Mueller’s Indictment of Russia Hackers

I have plowed through the entirety of the indictment, which is full of details about the Russian hacking of the Democratic National Campaign Committee and related bodies. I only have a few observations to offer.

First, the indictment makes clear beyond a doubt both the sophistication of the U.S. intelligence apparatus in discovering these remarkable details about the hacking operation. It also explains in part why the Mueller investigation is taking so long. An extraordinary amount of work must lie behind the allegations in the indictment.

Second, the indictment has no direct bearing on the issue that Trump and his enablers are so obsessed about – to wit, the issue of collusion. As a result, the assertions of the Republican National Committee and other Trump sycophants that it is now “clear” that there was no collusion by the Trump campaign is preposterous on its face. These repeated claims of innocence are candy for his base, but Trump shows every sign of someone deeply guilty of serious crimes.

Third, the indictment contains a remarkable statement in paragraph 43(a). I must have missed the reporting on it. It states that a “candidate for the U.S. Congress” asked for, and received, stolen emails from the Russia hackers posing as Gucifer 2.0. The information related to the candidate’s opponent. The indictment gives no hints whether this was a candidate for the House or the Senate, nor any other potentially identifying details. But, whoever it was, that person must be sweating bullets tonight. And deservedly so.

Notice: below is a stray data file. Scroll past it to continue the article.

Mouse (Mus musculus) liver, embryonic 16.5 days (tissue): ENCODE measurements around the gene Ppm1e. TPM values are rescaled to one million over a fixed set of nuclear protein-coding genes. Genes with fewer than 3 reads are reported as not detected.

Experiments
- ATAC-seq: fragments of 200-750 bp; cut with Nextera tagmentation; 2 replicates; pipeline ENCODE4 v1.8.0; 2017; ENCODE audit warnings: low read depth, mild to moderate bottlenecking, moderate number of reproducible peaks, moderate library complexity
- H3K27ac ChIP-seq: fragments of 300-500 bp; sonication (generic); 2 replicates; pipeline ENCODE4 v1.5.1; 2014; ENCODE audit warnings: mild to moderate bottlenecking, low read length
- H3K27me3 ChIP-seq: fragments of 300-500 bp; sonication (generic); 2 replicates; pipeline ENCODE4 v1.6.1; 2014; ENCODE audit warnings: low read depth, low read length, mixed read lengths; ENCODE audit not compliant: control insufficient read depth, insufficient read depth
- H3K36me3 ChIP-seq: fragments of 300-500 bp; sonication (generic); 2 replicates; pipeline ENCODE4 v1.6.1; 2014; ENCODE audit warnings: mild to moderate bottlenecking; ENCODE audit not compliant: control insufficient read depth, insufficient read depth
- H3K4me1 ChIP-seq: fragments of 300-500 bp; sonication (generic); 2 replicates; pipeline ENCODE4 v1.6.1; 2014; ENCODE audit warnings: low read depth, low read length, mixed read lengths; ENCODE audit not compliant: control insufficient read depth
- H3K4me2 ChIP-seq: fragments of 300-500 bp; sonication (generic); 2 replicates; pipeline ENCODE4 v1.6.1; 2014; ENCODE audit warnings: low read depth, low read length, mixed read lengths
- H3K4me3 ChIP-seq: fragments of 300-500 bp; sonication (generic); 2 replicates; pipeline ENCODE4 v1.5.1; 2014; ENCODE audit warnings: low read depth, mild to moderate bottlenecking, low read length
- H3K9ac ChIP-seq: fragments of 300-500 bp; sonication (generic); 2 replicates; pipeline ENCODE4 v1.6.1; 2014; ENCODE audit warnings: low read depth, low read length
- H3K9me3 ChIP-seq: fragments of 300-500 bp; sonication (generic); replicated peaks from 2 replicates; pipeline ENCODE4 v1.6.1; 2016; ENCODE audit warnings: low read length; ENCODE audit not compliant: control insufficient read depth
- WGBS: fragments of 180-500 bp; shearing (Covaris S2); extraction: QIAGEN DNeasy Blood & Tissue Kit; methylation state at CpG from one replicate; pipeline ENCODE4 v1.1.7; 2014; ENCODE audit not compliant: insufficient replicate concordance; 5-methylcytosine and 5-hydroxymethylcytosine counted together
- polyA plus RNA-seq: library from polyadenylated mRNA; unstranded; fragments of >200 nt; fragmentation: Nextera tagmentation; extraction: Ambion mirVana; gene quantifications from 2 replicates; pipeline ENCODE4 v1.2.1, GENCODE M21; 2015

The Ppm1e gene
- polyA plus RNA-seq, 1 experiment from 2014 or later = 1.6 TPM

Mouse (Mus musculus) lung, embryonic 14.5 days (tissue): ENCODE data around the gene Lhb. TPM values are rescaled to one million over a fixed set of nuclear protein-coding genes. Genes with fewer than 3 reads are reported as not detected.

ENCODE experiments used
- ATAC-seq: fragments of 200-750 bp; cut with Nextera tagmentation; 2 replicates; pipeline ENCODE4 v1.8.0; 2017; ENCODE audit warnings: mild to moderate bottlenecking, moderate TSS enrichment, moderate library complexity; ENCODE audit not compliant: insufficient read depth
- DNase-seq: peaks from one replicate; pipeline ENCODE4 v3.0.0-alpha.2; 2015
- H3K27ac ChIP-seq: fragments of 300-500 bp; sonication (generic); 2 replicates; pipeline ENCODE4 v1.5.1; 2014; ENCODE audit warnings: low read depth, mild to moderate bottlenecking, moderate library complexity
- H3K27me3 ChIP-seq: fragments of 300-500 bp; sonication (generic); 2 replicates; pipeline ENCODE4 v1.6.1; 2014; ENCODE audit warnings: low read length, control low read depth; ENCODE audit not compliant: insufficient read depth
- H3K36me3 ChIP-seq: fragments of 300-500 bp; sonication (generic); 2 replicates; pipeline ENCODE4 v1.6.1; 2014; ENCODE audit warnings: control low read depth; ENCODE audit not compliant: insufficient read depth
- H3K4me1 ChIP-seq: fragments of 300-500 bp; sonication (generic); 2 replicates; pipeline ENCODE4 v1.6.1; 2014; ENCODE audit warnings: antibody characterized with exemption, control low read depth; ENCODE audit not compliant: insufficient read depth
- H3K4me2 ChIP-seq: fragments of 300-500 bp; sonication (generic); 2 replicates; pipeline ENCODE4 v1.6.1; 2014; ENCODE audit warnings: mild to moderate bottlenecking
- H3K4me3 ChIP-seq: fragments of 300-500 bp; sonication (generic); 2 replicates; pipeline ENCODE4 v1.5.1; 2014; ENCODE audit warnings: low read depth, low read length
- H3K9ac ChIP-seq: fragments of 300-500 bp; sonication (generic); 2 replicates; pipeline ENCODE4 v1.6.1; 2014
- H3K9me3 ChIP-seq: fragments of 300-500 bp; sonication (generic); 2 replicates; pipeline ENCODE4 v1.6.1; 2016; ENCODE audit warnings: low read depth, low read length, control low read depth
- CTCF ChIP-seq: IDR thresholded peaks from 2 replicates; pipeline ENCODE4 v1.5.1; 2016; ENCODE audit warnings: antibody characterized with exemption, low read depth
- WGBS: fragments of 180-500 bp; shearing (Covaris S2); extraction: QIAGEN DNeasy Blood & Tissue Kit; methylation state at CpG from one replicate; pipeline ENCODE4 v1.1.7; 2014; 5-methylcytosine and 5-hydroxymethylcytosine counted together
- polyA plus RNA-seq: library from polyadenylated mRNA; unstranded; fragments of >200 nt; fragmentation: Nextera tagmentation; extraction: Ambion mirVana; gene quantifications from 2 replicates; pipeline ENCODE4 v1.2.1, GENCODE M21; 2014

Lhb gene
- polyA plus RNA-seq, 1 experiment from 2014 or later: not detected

So, on this Friday the 13th, the scary stuff is over for now. But not for long. I suspect this is just one small part of the muck that Mueller’s people are exploring.

Law Professors’ Letter Thrashes Trump Claim to Powers of a King

I was in the middle of drafting a long and detailed dismemberment of the two letters recently published by the New York Times, letters written by Donald Trump’s attorneys to Special Prosecutor Mueller. https://nyti.ms/2Lg6kiQ  The letters escalate the conflict to a new and perhaps ultimate level by asserting that the president, under the U.S. Constitution is empowered to use his discretion to stop any investigation into any crimes he may have committed, including treason, and to pardon himself, along with any involved parties, including his family members, for any crimes alleged, whether or not formally charged or convicted. I was going to title it “Trump’s Attorneys Declare War on the U.S. Constitution.”

But there is no need for that because of the intervening publication in https://protectdemocracy.org/law-professor-article-ii/, widely reported, of a letter from a list of distinguished law professors that totally demolishes the Trump attorneys’ claims. If you do nothing else today, you should read the letter. To help you, I have reproduced it below, without the signatories and footnotes (in the interest of space) but you can see all of it at the link cited just above. Here is the letter: